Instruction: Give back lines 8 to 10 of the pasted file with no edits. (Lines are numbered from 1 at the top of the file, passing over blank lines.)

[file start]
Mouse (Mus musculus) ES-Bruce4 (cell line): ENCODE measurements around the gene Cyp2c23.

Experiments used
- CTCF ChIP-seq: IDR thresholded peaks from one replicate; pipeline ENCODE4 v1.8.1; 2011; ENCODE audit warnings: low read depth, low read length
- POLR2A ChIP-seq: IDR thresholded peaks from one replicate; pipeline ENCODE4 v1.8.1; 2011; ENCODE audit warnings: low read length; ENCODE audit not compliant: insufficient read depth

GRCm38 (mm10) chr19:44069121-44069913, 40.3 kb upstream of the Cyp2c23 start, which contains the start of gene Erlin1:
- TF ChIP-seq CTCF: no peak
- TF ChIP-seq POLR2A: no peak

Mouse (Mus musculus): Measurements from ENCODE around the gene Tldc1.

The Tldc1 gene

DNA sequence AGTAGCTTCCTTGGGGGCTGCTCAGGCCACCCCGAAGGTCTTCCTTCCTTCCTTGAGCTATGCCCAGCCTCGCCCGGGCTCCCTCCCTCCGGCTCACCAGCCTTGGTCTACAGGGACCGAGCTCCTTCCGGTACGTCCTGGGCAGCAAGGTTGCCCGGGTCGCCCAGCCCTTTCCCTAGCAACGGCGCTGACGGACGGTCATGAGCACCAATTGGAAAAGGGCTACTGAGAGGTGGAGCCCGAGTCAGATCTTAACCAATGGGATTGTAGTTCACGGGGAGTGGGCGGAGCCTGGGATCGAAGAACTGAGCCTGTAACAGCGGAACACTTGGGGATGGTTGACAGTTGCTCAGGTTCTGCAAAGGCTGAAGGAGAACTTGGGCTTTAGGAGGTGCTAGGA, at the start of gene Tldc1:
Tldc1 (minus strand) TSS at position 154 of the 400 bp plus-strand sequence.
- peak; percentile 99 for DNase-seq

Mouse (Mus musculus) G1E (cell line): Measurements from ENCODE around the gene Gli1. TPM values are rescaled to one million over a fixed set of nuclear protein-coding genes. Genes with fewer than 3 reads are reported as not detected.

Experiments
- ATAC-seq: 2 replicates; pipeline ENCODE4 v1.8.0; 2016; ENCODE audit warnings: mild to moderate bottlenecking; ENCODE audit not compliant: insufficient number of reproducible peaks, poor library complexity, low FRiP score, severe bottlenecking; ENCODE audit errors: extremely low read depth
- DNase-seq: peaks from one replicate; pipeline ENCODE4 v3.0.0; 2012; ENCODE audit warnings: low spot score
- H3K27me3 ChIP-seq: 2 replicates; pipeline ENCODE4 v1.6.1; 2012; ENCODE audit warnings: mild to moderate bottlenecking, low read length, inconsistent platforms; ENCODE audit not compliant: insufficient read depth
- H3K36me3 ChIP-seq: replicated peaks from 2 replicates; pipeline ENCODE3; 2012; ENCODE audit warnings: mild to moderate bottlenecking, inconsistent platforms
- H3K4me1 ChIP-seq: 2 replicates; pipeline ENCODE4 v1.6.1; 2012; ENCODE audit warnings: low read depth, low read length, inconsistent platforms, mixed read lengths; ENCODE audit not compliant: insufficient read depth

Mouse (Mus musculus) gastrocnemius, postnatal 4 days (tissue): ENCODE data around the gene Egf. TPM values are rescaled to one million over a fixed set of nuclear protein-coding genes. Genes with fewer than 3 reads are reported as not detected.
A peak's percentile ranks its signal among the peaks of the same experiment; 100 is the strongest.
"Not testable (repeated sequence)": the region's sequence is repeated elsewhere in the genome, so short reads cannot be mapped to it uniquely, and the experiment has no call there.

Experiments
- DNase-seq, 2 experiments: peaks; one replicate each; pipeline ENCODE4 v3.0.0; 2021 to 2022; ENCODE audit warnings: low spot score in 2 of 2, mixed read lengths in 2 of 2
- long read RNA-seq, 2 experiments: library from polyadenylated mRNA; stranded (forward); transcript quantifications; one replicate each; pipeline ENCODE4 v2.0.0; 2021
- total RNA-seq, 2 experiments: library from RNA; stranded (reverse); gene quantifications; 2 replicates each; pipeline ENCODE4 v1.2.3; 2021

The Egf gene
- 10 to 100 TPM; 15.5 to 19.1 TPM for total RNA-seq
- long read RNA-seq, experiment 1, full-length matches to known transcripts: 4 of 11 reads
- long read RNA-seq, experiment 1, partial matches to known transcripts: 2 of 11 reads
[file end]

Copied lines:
Mouse (Mus musculus): Measurements from ENCODE around the gene Tldc1.

The Tldc1 gene

DNA sequence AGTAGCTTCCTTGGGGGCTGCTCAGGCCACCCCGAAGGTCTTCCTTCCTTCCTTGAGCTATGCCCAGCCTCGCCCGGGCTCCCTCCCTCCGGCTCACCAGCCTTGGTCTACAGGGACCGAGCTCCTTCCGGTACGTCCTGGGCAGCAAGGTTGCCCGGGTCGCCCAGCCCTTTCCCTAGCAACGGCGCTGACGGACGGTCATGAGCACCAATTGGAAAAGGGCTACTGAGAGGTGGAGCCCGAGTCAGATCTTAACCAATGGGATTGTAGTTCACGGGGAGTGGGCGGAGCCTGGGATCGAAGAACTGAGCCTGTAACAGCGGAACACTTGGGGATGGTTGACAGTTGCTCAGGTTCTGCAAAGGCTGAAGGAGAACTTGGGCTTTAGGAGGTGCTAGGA, at the start of gene Tldc1: